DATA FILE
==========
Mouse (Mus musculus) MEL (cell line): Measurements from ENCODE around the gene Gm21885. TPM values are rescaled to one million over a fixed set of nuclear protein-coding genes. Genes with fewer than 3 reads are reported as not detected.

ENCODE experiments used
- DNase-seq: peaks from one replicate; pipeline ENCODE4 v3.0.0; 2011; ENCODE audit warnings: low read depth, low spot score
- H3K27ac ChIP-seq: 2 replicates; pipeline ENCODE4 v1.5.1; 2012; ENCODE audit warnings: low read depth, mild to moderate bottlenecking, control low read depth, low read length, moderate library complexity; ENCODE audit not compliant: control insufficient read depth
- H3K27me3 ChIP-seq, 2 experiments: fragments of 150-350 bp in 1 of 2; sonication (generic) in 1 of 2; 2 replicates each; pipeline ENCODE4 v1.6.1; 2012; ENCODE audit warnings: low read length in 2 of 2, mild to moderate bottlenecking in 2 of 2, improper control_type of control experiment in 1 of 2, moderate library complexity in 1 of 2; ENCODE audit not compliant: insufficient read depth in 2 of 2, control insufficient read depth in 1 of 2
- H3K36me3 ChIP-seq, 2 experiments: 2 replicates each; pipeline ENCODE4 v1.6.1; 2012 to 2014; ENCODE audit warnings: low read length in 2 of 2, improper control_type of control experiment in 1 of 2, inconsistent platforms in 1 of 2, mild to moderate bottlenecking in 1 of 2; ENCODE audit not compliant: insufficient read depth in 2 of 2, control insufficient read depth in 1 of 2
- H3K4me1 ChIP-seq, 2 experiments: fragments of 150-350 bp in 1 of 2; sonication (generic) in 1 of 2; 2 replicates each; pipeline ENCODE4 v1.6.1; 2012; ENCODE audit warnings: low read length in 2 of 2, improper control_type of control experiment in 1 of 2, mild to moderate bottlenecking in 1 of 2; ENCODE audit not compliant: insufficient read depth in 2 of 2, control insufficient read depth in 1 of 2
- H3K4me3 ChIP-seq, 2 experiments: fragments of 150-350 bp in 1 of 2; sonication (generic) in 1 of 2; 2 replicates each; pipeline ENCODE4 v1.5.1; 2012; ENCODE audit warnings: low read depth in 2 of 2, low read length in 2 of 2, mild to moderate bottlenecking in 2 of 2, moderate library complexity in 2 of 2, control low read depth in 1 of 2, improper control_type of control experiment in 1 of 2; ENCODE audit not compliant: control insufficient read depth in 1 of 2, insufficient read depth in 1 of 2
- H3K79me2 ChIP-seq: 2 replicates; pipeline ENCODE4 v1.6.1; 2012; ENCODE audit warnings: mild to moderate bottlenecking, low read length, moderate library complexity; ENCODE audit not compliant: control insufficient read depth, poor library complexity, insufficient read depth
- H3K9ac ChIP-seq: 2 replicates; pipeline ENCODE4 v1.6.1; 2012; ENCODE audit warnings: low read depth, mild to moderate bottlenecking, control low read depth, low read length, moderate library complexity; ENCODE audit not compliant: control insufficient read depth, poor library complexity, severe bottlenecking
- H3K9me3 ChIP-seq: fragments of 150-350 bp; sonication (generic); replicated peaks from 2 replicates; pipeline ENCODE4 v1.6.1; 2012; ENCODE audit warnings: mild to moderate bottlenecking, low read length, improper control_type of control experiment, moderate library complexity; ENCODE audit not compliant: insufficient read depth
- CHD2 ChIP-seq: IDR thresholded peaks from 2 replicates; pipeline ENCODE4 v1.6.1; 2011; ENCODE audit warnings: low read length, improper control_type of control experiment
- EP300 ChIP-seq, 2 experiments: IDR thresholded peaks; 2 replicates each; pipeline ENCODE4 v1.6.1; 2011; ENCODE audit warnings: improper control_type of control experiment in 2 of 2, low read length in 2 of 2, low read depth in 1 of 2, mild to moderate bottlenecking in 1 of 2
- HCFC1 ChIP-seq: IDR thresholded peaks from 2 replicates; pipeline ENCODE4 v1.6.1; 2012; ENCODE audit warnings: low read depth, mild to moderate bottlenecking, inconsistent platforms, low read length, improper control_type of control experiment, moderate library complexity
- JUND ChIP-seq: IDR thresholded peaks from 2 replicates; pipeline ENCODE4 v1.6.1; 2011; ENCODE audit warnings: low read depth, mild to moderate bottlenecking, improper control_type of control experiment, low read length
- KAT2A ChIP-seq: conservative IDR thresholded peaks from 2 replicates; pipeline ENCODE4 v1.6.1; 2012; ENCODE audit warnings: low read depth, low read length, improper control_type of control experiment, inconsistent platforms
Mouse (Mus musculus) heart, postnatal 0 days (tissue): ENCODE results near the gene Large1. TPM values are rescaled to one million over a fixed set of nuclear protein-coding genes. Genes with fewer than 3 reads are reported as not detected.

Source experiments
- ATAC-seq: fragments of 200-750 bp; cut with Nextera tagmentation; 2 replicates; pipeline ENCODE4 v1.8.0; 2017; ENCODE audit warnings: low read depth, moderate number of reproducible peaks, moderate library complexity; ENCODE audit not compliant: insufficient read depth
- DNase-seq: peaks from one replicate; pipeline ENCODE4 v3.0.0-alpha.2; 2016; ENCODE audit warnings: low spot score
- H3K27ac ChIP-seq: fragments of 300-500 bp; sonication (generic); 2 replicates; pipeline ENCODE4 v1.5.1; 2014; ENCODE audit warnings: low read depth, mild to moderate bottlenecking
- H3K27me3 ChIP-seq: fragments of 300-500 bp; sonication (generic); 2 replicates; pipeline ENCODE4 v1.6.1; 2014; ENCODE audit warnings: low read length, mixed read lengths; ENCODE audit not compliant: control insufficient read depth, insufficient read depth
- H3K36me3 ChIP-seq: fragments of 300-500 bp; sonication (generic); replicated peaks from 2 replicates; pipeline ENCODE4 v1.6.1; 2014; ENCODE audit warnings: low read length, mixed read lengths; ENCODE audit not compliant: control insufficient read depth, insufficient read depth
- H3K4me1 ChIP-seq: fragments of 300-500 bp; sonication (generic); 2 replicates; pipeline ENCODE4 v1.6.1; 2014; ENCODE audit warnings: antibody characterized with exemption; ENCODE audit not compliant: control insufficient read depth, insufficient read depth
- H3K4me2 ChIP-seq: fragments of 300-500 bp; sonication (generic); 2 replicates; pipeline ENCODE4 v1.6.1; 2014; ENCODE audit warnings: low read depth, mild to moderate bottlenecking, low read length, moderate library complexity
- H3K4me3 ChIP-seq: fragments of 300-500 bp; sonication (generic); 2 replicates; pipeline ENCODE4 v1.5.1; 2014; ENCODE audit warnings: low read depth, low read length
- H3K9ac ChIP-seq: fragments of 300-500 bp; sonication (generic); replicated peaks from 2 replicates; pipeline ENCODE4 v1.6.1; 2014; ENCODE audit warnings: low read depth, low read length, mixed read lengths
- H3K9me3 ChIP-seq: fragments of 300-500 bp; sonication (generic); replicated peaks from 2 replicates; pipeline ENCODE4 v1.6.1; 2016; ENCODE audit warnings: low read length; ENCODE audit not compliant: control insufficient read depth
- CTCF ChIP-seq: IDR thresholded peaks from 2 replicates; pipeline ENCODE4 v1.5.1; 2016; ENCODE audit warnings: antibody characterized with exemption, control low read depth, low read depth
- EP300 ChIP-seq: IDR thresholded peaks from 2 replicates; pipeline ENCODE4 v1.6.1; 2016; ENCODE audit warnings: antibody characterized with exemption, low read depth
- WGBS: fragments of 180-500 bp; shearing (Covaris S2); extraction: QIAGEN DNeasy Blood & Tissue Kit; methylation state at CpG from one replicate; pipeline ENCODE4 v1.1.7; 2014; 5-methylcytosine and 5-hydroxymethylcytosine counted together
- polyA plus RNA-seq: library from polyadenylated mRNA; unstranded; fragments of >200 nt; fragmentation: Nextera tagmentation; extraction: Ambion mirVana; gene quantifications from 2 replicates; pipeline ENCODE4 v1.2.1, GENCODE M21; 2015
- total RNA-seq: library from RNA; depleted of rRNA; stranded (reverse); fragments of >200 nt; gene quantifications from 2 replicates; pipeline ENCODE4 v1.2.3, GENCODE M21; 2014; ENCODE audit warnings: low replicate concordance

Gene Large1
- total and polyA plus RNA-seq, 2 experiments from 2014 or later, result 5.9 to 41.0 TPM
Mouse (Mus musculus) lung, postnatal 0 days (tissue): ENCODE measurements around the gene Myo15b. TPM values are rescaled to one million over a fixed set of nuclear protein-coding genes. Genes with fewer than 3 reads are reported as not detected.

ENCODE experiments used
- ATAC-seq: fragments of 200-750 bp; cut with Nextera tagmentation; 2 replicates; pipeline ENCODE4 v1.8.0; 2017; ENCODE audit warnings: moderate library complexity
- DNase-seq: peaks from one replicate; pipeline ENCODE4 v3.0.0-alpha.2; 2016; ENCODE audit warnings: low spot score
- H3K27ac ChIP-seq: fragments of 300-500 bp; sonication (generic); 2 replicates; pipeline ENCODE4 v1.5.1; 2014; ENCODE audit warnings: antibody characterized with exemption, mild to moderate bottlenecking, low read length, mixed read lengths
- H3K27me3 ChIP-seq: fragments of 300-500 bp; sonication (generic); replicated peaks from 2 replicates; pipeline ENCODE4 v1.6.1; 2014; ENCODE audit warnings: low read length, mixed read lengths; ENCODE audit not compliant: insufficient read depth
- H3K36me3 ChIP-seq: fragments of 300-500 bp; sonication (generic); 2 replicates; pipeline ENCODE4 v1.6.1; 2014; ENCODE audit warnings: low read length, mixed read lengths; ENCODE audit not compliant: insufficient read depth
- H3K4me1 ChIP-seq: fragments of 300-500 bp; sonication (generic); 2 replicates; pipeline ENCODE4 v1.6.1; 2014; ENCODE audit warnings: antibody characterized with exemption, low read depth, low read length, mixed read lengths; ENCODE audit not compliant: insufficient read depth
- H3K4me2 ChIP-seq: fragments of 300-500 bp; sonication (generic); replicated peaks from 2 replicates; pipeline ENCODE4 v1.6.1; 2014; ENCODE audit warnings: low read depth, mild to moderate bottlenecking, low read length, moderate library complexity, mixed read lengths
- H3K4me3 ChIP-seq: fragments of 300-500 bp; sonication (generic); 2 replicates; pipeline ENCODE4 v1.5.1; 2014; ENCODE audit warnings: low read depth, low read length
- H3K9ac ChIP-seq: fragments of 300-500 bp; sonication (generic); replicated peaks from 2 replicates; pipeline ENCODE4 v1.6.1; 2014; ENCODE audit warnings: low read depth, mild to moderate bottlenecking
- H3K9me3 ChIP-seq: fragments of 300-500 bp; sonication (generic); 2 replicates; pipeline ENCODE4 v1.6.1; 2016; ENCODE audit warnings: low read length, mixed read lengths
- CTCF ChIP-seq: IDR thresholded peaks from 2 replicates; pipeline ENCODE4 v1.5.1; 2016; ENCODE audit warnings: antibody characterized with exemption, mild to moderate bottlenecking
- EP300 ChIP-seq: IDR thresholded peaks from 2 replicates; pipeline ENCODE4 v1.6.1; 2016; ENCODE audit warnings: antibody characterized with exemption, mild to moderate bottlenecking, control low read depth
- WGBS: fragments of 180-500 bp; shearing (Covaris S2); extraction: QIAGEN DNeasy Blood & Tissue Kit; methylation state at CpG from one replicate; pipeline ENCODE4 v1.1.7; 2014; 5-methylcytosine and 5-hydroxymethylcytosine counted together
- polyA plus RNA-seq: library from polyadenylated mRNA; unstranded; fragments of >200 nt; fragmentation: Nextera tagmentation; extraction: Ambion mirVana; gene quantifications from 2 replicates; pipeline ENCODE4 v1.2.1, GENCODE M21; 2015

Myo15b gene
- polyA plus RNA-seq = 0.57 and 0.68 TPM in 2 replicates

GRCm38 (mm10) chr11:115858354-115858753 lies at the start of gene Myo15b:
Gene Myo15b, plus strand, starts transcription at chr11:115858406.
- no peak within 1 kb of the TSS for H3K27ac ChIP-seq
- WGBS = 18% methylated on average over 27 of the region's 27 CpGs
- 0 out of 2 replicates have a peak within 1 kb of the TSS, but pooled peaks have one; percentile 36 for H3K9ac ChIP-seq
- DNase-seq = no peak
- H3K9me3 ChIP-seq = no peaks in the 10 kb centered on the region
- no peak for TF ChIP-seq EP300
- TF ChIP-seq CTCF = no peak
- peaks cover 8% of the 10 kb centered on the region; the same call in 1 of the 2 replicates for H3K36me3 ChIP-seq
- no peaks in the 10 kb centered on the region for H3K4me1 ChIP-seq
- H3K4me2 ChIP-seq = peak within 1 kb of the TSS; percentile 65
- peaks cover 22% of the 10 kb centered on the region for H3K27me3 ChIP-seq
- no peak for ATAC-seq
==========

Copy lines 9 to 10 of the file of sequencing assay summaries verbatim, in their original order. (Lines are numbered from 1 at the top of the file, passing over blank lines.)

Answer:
- H3K79me2 ChIP-seq: 2 replicates; pipeline ENCODE4 v1.6.1; 2012; ENCODE audit warnings: mild to moderate bottlenecking, low read length, moderate library complexity; ENCODE audit not compliant: control insufficient read depth, poor library complexity, insufficient read depth
- H3K9ac ChIP-seq: 2 replicates; pipeline ENCODE4 v1.6.1; 2012; ENCODE audit warnings: low read depth, mild to moderate bottlenecking, control low read depth, low read length, moderate library complexity; ENCODE audit not compliant: control insufficient read depth, poor library complexity, severe bottlenecking